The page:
For those who know me well, you know that I am a pretty loud and outgoing person in the states….. Well you could only imagine the way that comes across to Europeans. My roommate tried to explain to me the difference in what I would consider “personalities” between Americans and Europeans from different areas. Basically what I grasped from the conversation is that I scare them. I think they’ll start warming up to me though, sooner or later.

I haven’t really gotten out to do a whole lot of “fun” things yet. I’m trying to take advantage of some quiet time to adjust as best I can and try to be as prepared as possible for the upcoming semester. Paperwork, paperwork, and more paperwork has pretty much consumed the first three days of my trip, but I’m not complaining. I have a pretty nice view out my bedroom window.

I don’t want to share too much with you all on just my second post, so until then.

Niin kauan nyt,

HannahWindow

World Wide Wanderlust: Tervetuloa, from Finland

Hei (hello) all from Pori, Finland. I must say, I could not have every anticipated the shear bitterness of the Finland winter. It is very frigid, but still very beautiful. The sun sets at 3:37 pm, my time so it gets very dark, very early. It is a wonderful city and today I got to experience a European shopping mall. Surprisingly, it is very similar to American shopping malls, however, navigating can be a struggle. Really, navigating any and all of the city is fairly difficult on my first day. I am waiting to receive a bike to use for transportation for the length of my stay, so I will be getting in plenty of exercise while I am here.

I had some road bumps along the way trying to make it to Pori in one piece. First I left my wallet (with all of my important documents, IDs, credit cards, cash, etc.) at home in Fairbury. Luckily I was able to bump my flight to a later one that would not conflict with my remaining two flights. I made it to Chicago and then onto Paris safely. I didn’t have much time in either city to stop and look around. Once I got off my plane in Helsinki, I was lucky enough to have LOST one of my bags. No worries though, it did not board in Paris, but made a flight all by its lonesome last night. Hopefully I’ll get ahold of that puppy sooner than later. Right now I’m just trying to take in the sights and praying for a peaceful adventure (of a lifetime I might add).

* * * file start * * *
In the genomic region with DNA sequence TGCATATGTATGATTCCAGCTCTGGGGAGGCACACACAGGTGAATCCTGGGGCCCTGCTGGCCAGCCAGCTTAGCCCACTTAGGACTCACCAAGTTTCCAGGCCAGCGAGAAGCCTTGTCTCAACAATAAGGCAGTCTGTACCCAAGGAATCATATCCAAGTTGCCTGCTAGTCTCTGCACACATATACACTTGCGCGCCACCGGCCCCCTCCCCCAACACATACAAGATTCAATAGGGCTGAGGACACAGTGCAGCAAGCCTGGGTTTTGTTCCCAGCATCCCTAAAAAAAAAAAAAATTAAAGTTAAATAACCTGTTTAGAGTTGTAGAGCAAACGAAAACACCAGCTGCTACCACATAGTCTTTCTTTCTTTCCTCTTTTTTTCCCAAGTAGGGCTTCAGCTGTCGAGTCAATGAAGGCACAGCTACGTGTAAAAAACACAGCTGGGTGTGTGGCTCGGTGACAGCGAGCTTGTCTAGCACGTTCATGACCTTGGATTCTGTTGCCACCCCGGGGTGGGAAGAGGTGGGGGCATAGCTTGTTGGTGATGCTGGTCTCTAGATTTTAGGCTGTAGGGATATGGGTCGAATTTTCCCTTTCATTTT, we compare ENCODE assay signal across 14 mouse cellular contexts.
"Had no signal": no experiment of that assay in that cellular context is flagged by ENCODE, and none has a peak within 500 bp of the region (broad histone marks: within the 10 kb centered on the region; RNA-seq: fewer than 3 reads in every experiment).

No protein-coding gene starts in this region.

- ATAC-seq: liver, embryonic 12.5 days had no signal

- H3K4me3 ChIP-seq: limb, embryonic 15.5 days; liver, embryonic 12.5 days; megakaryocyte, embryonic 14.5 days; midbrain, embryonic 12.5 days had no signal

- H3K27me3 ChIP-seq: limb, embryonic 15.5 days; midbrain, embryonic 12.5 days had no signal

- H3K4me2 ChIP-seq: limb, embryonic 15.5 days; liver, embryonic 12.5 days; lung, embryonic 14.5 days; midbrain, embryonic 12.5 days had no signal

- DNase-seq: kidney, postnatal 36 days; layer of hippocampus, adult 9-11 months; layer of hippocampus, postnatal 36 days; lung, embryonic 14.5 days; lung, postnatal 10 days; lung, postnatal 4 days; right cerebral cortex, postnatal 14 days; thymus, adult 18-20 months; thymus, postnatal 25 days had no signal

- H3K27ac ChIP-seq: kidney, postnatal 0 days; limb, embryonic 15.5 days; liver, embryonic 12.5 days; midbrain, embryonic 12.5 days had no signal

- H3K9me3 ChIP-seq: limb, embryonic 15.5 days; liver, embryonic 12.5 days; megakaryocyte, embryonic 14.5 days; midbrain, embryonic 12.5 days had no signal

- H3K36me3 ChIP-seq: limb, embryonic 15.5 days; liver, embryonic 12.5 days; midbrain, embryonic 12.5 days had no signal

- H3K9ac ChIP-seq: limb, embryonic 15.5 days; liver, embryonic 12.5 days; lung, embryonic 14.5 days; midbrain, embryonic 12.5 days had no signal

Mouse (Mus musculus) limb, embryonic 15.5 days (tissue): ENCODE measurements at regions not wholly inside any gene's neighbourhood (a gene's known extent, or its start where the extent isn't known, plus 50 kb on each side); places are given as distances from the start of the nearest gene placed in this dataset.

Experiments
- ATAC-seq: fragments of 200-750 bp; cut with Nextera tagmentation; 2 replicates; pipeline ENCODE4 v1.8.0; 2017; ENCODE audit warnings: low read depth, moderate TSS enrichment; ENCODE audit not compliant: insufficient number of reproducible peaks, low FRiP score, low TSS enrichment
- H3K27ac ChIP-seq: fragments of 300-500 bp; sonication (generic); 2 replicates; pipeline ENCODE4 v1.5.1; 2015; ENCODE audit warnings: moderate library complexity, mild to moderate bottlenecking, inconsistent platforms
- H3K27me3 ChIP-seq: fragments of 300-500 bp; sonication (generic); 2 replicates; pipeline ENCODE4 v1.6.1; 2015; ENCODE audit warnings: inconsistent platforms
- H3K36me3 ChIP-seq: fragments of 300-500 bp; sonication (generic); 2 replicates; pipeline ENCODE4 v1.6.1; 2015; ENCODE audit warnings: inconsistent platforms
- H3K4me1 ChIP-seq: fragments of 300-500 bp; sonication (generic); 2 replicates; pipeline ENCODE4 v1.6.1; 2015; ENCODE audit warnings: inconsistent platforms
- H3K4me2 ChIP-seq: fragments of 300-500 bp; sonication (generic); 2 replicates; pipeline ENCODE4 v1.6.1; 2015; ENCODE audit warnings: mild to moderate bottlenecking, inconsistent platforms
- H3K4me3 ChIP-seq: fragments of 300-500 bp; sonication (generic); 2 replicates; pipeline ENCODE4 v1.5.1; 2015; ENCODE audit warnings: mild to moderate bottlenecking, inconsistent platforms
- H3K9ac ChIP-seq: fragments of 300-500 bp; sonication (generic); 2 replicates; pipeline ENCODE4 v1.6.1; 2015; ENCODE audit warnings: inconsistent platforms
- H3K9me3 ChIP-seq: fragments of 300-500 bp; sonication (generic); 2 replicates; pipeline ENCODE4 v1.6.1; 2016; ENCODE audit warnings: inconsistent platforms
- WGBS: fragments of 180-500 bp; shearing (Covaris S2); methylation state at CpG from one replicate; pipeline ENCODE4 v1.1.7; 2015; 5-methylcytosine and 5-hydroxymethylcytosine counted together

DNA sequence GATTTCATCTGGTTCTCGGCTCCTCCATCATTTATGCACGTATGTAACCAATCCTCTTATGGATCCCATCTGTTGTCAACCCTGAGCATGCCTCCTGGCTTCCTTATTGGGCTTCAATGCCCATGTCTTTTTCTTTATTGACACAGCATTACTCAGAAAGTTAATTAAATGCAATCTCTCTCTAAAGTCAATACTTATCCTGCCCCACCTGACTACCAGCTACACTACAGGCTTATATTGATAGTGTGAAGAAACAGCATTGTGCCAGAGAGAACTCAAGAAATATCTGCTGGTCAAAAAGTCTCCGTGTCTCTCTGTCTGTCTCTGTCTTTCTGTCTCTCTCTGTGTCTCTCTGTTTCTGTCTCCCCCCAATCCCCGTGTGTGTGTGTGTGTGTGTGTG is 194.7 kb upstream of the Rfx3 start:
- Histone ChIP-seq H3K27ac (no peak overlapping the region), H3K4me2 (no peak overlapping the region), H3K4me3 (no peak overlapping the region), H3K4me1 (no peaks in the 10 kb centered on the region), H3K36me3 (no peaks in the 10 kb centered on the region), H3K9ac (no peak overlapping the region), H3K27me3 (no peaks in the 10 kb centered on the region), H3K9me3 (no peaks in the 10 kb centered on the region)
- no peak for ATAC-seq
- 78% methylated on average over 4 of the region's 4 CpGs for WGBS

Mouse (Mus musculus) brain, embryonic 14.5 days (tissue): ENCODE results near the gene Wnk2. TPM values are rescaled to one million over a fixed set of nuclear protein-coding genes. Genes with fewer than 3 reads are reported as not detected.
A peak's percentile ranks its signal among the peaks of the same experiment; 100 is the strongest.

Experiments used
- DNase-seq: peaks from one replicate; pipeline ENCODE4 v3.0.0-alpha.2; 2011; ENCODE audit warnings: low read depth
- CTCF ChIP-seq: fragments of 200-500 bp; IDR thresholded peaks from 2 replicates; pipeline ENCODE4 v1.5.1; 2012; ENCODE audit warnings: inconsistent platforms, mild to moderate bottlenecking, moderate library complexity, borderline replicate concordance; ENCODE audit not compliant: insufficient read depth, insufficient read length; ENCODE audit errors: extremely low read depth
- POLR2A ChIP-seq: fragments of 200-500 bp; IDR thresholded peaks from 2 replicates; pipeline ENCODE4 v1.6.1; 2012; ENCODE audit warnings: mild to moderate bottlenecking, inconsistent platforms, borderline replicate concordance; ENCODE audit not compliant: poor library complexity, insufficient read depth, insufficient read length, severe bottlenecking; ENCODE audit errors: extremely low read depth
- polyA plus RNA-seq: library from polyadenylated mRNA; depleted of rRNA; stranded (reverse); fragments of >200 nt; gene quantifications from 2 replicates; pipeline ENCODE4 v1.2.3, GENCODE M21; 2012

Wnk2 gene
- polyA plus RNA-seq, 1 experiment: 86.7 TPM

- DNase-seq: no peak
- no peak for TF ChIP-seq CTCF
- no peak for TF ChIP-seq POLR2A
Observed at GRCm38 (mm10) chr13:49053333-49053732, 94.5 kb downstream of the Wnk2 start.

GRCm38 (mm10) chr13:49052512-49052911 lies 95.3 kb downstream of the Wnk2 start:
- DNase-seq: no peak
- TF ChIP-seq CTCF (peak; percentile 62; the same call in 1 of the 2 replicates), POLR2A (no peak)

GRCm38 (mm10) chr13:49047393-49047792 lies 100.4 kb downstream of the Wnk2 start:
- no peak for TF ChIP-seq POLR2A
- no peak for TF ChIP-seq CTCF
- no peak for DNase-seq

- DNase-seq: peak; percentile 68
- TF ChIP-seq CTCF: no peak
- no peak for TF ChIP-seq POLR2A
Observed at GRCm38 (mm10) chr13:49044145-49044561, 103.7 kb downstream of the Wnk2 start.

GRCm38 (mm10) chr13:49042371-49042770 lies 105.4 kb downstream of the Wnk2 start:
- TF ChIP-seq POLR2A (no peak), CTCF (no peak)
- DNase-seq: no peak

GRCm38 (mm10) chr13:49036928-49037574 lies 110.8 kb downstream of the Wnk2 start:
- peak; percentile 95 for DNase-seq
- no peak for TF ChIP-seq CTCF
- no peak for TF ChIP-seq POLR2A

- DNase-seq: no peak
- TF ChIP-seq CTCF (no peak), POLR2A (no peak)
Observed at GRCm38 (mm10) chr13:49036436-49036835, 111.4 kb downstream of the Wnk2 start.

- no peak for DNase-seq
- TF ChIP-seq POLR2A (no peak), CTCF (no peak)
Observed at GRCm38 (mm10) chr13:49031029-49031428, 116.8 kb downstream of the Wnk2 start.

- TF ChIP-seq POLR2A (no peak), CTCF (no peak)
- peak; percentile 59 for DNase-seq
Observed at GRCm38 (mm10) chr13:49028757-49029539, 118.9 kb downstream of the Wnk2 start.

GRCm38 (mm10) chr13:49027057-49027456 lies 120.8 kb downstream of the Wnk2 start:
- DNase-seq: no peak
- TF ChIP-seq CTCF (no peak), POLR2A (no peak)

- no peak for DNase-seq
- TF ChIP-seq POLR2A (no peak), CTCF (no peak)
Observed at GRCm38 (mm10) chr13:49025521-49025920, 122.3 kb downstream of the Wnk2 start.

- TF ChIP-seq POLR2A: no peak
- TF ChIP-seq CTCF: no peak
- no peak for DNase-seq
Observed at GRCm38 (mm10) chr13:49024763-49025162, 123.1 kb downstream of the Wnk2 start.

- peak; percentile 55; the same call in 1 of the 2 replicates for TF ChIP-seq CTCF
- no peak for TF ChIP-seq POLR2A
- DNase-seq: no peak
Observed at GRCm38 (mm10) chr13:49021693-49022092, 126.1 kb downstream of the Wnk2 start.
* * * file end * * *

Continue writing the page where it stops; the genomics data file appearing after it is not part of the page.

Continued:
Hyvasti,

Hannah

Rainbows in Limavady

As we get further in December, it’s been raining more here, but the temperature has stayed pretty consistent, around 50 or so. However, when I saw sunshine approaching on the weather forecast I knew I had to squeeze in one more outdoor excursion.

Some friends and I headed to Limavady, to walk in Roe Park. It was a beautiful nature trail along the Roe River, and the day was perfect with blue skies. I was also glad for some time with the friends I’ve made here, as people are starting to head home after classes end. I’ll miss the people I’ve met here most of all, as I think people are what make any experience worthwhile.

Limavady itself was a cute little town, all decorated for Christmas. Another thing I will miss about Ireland is all the cute small businesses, from the little shops to the unique cafes. After we walked in the park, we stopped in town to grab a tea and a pastry before making our way back home to Coleraine.Limavady 2 Limavady 3 Limavady 4 Limavady 5 Limavady